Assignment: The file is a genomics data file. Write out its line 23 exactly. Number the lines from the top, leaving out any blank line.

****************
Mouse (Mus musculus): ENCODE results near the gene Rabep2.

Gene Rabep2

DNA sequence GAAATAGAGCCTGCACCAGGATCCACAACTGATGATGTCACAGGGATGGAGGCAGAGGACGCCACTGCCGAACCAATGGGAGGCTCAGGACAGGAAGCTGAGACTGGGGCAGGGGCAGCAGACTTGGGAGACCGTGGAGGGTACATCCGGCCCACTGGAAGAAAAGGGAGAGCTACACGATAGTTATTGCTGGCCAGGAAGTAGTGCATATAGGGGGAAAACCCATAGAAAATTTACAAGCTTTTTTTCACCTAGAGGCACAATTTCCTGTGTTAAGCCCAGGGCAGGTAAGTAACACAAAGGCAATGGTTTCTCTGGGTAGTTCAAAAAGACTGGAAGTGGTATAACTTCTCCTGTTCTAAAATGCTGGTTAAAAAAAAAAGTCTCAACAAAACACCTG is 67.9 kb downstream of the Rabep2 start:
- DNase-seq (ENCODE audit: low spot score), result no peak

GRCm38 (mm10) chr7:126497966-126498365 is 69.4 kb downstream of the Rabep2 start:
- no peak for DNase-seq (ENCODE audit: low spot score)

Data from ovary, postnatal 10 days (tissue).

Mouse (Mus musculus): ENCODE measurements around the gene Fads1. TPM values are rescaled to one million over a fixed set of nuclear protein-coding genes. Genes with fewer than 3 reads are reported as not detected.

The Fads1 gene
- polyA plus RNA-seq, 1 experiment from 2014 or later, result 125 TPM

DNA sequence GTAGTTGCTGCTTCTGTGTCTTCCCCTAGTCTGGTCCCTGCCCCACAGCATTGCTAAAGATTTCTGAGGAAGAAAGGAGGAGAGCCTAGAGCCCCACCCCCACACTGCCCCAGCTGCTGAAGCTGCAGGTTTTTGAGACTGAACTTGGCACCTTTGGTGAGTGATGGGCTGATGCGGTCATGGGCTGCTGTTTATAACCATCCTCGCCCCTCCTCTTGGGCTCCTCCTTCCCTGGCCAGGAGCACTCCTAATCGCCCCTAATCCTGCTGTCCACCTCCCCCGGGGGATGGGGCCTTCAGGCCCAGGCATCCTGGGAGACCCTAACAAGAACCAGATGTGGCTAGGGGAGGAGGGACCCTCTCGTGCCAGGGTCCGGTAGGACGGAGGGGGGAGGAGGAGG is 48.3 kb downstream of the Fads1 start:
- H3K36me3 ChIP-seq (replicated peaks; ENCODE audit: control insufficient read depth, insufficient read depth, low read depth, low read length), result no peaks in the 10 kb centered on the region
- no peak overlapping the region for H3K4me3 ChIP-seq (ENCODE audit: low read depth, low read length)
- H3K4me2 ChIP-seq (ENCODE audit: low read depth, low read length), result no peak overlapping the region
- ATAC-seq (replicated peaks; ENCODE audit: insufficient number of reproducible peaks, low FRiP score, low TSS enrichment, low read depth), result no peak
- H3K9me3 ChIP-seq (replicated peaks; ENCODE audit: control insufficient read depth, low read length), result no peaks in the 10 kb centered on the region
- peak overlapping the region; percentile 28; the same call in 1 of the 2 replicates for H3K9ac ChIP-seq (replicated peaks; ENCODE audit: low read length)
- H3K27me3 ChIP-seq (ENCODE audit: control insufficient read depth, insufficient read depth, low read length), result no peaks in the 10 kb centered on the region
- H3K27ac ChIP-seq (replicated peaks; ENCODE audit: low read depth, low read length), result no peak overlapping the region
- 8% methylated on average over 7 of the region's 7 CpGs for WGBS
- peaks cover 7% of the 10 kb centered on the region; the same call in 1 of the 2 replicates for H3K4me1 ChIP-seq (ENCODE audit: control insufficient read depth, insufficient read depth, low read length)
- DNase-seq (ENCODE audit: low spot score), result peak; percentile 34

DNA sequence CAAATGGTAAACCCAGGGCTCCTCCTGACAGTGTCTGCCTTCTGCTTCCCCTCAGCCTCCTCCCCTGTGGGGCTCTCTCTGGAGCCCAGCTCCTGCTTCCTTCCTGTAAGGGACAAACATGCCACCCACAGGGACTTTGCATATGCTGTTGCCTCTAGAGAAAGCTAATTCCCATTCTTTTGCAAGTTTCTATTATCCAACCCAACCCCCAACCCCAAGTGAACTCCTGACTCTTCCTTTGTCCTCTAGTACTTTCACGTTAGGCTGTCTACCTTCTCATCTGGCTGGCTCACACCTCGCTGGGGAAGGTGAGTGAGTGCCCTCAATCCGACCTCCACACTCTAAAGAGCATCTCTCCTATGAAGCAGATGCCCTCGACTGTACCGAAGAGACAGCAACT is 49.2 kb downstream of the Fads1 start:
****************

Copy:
DNA sequence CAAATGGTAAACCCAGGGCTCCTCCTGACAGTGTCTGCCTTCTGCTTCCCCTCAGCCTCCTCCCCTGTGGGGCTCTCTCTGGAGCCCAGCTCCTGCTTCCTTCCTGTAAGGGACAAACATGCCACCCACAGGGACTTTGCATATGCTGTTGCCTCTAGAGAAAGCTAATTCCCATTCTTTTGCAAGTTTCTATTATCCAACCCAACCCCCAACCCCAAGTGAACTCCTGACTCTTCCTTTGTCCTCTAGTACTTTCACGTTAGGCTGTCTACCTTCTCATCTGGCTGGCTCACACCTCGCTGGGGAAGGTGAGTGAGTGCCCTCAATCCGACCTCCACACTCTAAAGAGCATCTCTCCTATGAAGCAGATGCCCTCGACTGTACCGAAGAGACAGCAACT is 49.2 kb downstream of the Fads1 start: